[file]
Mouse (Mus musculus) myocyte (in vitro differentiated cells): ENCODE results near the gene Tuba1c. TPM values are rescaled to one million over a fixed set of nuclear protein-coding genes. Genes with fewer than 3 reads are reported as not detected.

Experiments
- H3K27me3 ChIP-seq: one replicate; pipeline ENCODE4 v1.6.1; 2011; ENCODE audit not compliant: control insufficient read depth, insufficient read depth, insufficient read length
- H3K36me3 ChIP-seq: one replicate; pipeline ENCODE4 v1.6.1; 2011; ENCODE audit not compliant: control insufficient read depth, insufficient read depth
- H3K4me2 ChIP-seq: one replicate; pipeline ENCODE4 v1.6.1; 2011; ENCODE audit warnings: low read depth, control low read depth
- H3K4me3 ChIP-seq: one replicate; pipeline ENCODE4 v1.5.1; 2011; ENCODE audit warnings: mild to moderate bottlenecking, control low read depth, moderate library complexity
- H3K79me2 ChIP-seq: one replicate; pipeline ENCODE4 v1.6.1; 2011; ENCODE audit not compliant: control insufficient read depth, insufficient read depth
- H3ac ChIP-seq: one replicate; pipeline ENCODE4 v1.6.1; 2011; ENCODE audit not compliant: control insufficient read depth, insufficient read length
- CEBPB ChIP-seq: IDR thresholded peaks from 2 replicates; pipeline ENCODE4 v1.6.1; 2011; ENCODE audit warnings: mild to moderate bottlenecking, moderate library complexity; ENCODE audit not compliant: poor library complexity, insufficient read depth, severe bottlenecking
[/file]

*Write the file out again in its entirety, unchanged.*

Mouse (Mus musculus) myocyte (in vitro differentiated cells): ENCODE results near the gene Tuba1c. TPM values are rescaled to one million over a fixed set of nuclear protein-coding genes. Genes with fewer than 3 reads are reported as not detected.

Experiments
- H3K27me3 ChIP-seq: one replicate; pipeline ENCODE4 v1.6.1; 2011; ENCODE audit not compliant: control insufficient read depth, insufficient read depth, insufficient read length
- H3K36me3 ChIP-seq: one replicate; pipeline ENCODE4 v1.6.1; 2011; ENCODE audit not compliant: control insufficient read depth, insufficient read depth
- H3K4me2 ChIP-seq: one replicate; pipeline ENCODE4 v1.6.1; 2011; ENCODE audit warnings: low read depth, control low read depth
- H3K4me3 ChIP-seq: one replicate; pipeline ENCODE4 v1.5.1; 2011; ENCODE audit warnings: mild to moderate bottlenecking, control low read depth, moderate library complexity
- H3K79me2 ChIP-seq: one replicate; pipeline ENCODE4 v1.6.1; 2011; ENCODE audit not compliant: control insufficient read depth, insufficient read depth
- H3ac ChIP-seq: one replicate; pipeline ENCODE4 v1.6.1; 2011; ENCODE audit not compliant: control insufficient read depth, insufficient read length
- CEBPB ChIP-seq: IDR thresholded peaks from 2 replicates; pipeline ENCODE4 v1.6.1; 2011; ENCODE audit warnings: mild to moderate bottlenecking, moderate library complexity; ENCODE audit not compliant: poor library complexity, insufficient read depth, severe bottlenecking